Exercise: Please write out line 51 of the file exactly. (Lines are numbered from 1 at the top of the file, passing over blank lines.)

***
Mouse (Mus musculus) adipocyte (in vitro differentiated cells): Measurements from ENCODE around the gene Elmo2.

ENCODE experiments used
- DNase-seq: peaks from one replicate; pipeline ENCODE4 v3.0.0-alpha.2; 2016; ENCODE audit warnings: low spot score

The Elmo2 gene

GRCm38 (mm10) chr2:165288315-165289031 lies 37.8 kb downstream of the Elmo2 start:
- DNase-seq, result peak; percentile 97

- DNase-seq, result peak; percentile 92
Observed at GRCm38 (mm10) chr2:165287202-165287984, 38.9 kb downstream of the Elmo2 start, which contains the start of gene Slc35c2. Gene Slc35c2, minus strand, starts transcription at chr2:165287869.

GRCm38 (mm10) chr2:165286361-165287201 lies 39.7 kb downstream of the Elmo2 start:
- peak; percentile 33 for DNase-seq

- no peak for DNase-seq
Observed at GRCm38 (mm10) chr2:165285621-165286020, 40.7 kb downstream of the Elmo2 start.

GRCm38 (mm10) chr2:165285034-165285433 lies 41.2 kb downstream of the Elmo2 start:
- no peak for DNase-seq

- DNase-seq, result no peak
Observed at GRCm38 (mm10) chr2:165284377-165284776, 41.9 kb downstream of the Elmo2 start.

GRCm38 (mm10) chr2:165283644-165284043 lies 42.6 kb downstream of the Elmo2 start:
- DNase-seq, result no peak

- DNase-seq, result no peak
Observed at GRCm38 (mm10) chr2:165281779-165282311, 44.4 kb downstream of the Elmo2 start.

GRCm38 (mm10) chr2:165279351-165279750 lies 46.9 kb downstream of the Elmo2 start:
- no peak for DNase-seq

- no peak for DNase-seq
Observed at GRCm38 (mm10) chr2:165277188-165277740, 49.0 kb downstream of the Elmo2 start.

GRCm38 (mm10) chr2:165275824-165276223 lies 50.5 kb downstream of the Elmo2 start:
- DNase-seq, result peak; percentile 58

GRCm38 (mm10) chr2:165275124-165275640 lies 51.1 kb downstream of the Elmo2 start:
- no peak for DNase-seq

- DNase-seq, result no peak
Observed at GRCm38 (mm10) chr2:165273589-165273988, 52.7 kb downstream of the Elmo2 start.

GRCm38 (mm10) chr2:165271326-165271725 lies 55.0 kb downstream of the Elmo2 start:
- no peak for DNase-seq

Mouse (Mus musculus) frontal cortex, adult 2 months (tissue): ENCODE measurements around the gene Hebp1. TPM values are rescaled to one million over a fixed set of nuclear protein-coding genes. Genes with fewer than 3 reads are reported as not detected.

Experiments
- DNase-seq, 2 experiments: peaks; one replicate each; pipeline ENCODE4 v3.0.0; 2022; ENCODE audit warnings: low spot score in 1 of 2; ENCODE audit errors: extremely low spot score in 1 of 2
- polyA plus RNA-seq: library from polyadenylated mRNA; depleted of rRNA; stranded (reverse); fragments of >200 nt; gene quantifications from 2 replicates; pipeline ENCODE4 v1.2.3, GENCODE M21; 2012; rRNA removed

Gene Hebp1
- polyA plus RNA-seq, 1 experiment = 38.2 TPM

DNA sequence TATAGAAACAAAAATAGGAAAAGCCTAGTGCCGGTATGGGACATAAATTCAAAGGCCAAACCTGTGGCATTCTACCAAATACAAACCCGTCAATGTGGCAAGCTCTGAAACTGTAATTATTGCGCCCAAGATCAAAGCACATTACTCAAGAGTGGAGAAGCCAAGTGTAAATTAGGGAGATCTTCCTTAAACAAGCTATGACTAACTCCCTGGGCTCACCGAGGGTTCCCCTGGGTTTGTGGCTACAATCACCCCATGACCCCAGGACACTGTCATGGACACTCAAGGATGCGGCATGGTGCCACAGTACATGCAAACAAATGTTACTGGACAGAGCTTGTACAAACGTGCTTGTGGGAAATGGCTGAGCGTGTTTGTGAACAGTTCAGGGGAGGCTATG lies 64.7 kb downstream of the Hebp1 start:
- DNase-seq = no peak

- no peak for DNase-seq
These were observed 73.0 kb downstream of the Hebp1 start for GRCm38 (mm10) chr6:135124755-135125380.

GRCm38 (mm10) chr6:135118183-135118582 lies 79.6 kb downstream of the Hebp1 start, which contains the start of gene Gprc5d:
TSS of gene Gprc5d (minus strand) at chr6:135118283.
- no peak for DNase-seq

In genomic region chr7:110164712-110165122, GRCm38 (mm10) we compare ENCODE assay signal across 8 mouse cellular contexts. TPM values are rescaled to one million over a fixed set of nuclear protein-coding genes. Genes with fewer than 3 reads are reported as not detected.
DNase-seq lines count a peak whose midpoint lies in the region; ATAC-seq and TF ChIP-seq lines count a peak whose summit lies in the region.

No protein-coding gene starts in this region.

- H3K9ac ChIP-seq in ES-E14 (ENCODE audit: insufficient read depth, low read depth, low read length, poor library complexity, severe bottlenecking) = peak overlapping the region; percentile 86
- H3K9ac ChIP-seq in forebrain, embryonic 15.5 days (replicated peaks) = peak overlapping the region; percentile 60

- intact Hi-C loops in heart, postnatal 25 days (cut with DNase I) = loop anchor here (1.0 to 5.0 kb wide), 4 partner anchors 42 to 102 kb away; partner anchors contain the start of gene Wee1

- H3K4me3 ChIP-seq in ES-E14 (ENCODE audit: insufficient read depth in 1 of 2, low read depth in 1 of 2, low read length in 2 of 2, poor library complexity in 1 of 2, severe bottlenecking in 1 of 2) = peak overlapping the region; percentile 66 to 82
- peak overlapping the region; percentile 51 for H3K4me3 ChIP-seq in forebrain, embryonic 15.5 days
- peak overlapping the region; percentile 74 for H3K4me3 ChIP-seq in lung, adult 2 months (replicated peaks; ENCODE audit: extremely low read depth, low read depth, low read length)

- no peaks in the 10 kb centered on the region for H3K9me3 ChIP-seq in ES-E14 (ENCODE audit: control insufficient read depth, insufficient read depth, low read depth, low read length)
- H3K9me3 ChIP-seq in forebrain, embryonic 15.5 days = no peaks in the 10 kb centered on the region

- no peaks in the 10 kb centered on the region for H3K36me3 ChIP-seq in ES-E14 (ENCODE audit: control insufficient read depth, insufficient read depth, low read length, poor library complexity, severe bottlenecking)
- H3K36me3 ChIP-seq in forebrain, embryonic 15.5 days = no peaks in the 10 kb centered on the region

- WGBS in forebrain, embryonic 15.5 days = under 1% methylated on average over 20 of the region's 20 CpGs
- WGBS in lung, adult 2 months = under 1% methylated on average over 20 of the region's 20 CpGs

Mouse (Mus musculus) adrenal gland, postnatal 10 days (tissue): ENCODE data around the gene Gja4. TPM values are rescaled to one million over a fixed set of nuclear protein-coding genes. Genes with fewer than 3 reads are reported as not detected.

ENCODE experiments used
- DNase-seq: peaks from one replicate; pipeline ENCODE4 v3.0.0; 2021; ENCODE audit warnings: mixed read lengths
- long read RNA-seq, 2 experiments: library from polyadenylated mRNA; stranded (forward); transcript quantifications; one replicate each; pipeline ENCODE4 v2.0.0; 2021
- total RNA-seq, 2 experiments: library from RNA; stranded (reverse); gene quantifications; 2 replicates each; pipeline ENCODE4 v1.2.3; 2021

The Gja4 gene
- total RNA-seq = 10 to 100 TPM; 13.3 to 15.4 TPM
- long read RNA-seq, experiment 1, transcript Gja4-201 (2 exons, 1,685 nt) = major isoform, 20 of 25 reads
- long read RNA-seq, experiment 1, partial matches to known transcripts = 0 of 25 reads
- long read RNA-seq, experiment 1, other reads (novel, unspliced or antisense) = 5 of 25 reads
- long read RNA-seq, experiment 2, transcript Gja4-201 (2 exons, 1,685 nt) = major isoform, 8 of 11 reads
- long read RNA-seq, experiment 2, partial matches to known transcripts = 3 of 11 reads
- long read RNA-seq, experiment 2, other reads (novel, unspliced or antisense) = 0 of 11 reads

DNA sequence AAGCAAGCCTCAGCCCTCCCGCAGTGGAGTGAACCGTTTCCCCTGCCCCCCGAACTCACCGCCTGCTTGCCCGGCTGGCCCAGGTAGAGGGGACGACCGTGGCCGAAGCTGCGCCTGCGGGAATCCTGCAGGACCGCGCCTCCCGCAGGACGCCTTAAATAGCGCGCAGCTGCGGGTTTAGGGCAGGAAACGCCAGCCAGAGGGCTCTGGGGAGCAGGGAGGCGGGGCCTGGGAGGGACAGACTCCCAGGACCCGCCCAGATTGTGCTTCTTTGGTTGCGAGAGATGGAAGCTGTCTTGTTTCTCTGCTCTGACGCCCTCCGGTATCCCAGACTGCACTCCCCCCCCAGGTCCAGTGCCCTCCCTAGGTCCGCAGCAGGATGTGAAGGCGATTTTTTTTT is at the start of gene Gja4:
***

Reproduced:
- intact Hi-C loops in heart, postnatal 25 days (cut with DNase I) = loop anchor here (1.0 to 5.0 kb wide), 4 partner anchors 42 to 102 kb away; partner anchors contain the start of gene Wee1